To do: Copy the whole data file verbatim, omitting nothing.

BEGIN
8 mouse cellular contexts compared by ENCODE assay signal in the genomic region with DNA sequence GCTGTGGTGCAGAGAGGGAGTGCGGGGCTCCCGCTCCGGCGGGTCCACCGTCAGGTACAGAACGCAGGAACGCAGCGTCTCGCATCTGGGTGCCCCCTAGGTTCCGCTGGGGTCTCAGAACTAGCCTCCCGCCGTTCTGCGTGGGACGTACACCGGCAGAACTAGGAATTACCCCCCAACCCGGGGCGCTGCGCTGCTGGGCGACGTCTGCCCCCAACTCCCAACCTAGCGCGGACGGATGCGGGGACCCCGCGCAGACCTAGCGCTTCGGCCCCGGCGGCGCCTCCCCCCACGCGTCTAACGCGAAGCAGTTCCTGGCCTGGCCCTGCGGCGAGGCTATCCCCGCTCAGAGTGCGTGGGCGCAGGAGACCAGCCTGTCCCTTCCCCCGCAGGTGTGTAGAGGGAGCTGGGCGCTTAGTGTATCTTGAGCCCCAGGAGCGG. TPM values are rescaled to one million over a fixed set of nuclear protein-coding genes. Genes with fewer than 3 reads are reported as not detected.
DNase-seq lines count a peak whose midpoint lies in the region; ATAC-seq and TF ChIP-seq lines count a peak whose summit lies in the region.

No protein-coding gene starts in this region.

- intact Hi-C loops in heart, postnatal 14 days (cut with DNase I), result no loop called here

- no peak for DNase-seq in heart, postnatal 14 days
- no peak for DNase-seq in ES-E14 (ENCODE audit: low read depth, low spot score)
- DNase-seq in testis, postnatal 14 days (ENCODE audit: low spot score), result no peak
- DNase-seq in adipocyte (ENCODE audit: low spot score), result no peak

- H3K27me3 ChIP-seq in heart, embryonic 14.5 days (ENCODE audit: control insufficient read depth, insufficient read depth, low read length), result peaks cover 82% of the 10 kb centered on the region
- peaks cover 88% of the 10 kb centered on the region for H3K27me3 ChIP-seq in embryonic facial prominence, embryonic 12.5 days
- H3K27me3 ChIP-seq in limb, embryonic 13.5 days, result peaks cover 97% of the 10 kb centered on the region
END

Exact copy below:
8 mouse cellular contexts compared by ENCODE assay signal in the genomic region with DNA sequence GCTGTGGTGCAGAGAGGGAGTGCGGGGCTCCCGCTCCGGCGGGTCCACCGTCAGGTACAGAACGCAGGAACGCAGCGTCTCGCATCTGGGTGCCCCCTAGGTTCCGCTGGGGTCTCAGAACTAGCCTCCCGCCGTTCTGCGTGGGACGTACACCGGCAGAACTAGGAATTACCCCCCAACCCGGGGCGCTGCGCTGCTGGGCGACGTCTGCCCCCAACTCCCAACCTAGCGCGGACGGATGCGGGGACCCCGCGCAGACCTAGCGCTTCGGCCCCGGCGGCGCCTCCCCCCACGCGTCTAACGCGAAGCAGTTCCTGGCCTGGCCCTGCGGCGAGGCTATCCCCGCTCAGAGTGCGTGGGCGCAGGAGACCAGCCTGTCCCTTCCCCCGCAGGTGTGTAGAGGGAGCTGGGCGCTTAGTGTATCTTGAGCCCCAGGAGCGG. TPM values are rescaled to one million over a fixed set of nuclear protein-coding genes. Genes with fewer than 3 reads are reported as not detected.
DNase-seq lines count a peak whose midpoint lies in the region; ATAC-seq and TF ChIP-seq lines count a peak whose summit lies in the region.

No protein-coding gene starts in this region.

- intact Hi-C loops in heart, postnatal 14 days (cut with DNase I), result no loop called here

- no peak for DNase-seq in heart, postnatal 14 days
- no peak for DNase-seq in ES-E14 (ENCODE audit: low read depth, low spot score)
- DNase-seq in testis, postnatal 14 days (ENCODE audit: low spot score), result no peak
- DNase-seq in adipocyte (ENCODE audit: low spot score), result no peak

- H3K27me3 ChIP-seq in heart, embryonic 14.5 days (ENCODE audit: control insufficient read depth, insufficient read depth, low read length), result peaks cover 82% of the 10 kb centered on the region
- peaks cover 88% of the 10 kb centered on the region for H3K27me3 ChIP-seq in embryonic facial prominence, embryonic 12.5 days
- H3K27me3 ChIP-seq in limb, embryonic 13.5 days, result peaks cover 97% of the 10 kb centered on the region